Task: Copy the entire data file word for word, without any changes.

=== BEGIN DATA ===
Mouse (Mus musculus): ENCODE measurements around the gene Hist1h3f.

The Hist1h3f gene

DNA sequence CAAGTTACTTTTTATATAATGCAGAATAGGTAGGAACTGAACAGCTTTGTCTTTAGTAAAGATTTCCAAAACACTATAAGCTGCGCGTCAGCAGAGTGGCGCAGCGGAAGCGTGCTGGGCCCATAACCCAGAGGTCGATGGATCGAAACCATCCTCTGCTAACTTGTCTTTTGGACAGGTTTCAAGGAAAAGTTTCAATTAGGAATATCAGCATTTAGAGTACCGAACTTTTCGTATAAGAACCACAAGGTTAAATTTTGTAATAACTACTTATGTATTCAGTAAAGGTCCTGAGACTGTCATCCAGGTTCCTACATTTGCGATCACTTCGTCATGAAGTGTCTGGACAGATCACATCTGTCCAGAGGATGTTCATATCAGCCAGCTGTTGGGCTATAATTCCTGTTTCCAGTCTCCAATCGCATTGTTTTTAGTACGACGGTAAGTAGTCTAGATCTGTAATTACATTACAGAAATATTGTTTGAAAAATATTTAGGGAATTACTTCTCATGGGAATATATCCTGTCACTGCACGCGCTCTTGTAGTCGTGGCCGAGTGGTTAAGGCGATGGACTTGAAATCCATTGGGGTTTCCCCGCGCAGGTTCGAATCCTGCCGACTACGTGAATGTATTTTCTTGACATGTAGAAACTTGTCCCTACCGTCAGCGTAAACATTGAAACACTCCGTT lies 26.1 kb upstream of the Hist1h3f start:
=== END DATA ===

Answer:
Mouse (Mus musculus): ENCODE measurements around the gene Hist1h3f.

The Hist1h3f gene

DNA sequence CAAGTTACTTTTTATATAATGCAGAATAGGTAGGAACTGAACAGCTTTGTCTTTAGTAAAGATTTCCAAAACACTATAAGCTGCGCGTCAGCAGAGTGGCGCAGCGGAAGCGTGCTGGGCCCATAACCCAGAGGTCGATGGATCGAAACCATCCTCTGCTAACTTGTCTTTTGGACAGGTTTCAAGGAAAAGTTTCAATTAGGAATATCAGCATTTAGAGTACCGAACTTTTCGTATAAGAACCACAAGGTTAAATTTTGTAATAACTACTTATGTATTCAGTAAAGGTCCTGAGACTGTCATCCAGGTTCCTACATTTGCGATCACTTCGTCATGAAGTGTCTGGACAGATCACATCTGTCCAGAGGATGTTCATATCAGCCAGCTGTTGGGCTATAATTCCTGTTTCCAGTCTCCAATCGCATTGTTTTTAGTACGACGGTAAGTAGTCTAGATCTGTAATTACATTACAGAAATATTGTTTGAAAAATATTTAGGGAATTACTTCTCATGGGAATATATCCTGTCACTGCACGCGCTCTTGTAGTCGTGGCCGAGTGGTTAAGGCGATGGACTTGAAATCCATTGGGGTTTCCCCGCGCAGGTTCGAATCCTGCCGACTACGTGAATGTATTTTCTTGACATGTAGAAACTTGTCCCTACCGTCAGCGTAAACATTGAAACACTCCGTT lies 26.1 kb upstream of the Hist1h3f start: